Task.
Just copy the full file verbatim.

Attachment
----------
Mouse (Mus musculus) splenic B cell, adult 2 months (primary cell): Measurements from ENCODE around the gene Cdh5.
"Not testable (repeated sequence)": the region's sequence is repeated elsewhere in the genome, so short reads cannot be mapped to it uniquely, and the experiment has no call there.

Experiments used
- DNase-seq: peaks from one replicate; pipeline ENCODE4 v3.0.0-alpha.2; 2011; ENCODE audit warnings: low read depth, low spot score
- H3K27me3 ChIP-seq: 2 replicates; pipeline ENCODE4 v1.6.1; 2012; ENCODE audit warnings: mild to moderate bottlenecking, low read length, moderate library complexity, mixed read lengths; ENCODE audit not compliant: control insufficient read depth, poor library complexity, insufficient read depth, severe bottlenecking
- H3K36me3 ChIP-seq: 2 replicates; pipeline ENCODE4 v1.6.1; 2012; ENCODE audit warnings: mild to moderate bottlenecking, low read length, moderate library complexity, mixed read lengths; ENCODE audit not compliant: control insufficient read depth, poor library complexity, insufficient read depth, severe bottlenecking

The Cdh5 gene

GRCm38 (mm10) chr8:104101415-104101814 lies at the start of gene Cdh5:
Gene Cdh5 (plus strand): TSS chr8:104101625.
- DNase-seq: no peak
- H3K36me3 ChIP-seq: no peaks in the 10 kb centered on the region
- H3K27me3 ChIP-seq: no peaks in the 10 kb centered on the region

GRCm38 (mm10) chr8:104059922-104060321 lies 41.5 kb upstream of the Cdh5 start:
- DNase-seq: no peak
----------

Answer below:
Mouse (Mus musculus) splenic B cell, adult 2 months (primary cell): Measurements from ENCODE around the gene Cdh5.
"Not testable (repeated sequence)": the region's sequence is repeated elsewhere in the genome, so short reads cannot be mapped to it uniquely, and the experiment has no call there.

Experiments used
- DNase-seq: peaks from one replicate; pipeline ENCODE4 v3.0.0-alpha.2; 2011; ENCODE audit warnings: low read depth, low spot score
- H3K27me3 ChIP-seq: 2 replicates; pipeline ENCODE4 v1.6.1; 2012; ENCODE audit warnings: mild to moderate bottlenecking, low read length, moderate library complexity, mixed read lengths; ENCODE audit not compliant: control insufficient read depth, poor library complexity, insufficient read depth, severe bottlenecking
- H3K36me3 ChIP-seq: 2 replicates; pipeline ENCODE4 v1.6.1; 2012; ENCODE audit warnings: mild to moderate bottlenecking, low read length, moderate library complexity, mixed read lengths; ENCODE audit not compliant: control insufficient read depth, poor library complexity, insufficient read depth, severe bottlenecking

The Cdh5 gene

GRCm38 (mm10) chr8:104101415-104101814 lies at the start of gene Cdh5:
Gene Cdh5 (plus strand): TSS chr8:104101625.
- DNase-seq: no peak
- H3K36me3 ChIP-seq: no peaks in the 10 kb centered on the region
- H3K27me3 ChIP-seq: no peaks in the 10 kb centered on the region

GRCm38 (mm10) chr8:104059922-104060321 lies 41.5 kb upstream of the Cdh5 start:
- DNase-seq: no peak